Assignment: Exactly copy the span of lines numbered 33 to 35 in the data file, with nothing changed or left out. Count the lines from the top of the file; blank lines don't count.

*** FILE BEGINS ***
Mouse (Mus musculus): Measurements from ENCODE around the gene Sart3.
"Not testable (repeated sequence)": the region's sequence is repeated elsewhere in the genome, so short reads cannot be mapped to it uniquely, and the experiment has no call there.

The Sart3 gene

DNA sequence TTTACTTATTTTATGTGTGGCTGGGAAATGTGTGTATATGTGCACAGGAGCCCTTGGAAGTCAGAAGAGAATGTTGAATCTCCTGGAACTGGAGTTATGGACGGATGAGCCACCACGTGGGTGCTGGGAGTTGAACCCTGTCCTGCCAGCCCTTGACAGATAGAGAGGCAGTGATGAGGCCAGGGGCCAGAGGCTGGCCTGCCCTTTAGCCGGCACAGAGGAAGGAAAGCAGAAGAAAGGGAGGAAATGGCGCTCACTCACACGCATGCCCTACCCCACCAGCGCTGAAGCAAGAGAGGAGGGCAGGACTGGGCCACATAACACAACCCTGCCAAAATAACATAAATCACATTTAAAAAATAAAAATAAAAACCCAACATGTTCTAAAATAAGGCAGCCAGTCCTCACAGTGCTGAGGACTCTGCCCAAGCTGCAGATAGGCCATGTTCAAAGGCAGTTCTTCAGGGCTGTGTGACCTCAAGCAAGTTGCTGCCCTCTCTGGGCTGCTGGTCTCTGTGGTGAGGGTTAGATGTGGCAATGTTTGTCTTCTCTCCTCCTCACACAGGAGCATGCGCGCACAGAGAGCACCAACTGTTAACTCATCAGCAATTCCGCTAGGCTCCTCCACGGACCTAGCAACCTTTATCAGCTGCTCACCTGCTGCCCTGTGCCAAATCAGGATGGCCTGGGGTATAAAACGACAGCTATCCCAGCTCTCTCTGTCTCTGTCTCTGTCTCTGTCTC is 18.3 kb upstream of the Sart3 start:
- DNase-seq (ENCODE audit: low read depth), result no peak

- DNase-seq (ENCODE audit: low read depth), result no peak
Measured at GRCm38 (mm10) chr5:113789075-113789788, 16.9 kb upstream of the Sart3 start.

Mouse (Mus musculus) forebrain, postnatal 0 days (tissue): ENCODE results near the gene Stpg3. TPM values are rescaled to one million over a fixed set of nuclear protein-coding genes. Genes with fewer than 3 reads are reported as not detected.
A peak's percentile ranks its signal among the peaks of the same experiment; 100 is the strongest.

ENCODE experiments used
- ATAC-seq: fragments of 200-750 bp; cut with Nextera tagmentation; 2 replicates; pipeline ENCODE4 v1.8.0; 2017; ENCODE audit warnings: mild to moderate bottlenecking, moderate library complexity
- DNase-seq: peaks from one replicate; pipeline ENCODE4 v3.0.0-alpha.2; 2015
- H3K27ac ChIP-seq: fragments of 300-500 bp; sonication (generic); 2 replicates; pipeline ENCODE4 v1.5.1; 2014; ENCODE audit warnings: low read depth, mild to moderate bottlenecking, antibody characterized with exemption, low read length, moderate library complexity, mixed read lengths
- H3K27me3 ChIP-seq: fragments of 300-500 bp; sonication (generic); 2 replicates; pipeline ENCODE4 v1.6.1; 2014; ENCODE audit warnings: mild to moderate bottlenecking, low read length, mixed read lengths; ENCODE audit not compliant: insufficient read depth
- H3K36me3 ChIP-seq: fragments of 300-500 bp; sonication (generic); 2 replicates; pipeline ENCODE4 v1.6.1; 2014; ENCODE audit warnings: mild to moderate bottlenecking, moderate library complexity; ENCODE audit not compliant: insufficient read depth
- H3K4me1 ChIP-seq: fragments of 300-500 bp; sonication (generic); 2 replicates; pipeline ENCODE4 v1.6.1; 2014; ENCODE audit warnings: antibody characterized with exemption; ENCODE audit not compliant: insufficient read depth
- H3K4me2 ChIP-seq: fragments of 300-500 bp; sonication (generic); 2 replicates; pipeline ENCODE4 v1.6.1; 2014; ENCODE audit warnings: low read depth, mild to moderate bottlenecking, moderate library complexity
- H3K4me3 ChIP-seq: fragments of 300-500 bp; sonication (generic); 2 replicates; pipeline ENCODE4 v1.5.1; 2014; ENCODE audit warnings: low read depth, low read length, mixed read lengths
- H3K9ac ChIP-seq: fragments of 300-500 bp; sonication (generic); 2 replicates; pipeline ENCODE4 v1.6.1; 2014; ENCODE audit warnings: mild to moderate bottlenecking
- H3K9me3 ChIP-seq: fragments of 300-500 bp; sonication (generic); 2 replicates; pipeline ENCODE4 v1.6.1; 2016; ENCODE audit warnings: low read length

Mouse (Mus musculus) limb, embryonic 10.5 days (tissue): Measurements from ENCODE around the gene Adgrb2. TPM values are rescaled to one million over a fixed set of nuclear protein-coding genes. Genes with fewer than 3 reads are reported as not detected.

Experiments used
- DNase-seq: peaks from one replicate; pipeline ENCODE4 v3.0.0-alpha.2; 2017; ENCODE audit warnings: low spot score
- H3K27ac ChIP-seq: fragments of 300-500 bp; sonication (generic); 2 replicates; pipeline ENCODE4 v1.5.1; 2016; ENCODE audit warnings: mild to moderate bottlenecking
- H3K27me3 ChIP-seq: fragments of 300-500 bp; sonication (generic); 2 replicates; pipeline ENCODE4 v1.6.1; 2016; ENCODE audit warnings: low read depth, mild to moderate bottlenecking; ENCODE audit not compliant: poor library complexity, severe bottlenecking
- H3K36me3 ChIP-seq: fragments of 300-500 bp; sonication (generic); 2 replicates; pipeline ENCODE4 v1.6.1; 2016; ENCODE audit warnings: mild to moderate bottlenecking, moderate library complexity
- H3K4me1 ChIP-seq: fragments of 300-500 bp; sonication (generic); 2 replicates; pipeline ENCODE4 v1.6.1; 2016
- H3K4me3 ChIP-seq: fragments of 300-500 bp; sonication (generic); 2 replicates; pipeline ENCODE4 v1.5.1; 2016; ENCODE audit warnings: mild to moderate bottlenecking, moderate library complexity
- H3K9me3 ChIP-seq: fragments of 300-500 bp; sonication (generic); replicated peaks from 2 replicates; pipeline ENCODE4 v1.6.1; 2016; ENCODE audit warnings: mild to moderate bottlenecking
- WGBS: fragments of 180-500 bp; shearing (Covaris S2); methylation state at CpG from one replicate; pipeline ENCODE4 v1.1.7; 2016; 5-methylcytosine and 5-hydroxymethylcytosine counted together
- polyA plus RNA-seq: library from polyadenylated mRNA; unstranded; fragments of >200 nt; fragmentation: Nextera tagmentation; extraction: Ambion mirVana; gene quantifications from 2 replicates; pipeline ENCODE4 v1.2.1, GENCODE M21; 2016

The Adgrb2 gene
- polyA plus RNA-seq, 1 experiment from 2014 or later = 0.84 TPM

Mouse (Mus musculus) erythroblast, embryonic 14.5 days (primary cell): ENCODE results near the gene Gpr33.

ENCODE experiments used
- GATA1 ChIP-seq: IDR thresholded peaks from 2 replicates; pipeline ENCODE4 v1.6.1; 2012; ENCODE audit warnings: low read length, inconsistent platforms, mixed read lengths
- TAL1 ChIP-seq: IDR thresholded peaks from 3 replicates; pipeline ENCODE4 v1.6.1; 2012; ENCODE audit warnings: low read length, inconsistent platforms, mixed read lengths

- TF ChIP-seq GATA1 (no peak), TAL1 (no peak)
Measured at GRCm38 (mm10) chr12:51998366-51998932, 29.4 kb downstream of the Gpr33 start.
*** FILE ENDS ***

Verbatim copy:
- polyA plus RNA-seq, 1 experiment from 2014 or later = 0.84 TPM

Mouse (Mus musculus) erythroblast, embryonic 14.5 days (primary cell): ENCODE results near the gene Gpr33.

ENCODE experiments used